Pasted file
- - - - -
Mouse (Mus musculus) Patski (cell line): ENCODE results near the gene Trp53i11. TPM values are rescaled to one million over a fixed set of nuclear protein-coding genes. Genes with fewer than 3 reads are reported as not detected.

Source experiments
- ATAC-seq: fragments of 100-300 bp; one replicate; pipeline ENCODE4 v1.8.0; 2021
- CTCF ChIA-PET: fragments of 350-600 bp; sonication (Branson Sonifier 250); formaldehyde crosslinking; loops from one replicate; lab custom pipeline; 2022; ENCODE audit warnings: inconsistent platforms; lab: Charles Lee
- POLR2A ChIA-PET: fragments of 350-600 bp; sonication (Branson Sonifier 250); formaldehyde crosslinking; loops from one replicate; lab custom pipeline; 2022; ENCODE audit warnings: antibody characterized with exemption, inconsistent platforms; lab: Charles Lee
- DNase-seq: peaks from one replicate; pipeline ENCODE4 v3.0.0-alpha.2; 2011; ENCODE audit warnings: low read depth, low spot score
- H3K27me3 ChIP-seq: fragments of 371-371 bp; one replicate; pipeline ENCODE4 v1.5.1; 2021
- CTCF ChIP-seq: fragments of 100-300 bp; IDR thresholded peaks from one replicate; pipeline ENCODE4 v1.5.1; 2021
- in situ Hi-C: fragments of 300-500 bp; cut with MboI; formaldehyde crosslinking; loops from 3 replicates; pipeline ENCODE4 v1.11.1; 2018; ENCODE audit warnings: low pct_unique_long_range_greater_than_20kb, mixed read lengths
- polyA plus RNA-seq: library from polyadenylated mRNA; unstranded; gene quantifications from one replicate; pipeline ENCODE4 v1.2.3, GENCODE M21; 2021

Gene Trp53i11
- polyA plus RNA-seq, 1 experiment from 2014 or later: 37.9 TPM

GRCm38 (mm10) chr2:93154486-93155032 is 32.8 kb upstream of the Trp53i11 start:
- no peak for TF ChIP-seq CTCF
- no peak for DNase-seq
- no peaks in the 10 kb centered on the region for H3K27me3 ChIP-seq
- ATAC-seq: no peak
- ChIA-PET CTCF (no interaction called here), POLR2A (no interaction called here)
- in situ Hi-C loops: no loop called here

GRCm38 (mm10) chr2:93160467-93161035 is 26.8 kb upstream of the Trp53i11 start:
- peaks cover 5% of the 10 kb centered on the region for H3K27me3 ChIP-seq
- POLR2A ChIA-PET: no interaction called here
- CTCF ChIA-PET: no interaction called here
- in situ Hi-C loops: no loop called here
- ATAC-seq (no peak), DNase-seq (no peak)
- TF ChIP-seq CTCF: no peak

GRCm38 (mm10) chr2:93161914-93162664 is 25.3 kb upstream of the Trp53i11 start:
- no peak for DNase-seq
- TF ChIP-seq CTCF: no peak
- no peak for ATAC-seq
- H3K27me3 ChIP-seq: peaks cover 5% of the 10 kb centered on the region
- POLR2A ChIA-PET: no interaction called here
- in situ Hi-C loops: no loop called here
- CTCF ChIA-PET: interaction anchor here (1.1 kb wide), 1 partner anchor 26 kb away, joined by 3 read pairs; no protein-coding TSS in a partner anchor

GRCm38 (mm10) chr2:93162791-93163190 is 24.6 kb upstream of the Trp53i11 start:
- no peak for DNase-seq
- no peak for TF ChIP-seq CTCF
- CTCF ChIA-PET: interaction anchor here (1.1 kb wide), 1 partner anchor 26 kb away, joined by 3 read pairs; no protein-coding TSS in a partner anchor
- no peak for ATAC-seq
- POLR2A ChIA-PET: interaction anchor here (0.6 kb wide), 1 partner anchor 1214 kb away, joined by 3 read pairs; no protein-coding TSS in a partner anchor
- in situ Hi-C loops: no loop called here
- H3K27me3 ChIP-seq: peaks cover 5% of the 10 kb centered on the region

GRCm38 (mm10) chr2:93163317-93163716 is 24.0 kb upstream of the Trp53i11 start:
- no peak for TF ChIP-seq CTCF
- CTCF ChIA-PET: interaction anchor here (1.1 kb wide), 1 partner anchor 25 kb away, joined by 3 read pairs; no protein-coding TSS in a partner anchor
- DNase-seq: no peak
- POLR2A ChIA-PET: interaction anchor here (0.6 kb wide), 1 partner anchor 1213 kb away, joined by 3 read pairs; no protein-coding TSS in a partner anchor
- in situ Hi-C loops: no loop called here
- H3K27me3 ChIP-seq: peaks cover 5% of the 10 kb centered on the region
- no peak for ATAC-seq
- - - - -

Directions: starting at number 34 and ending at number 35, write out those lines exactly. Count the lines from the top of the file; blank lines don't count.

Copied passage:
- CTCF ChIA-PET: interaction anchor here (1.1 kb wide), 1 partner anchor 26 kb away, joined by 3 read pairs; no protein-coding TSS in a partner anchor

GRCm38 (mm10) chr2:93162791-93163190 is 24.6 kb upstream of the Trp53i11 start: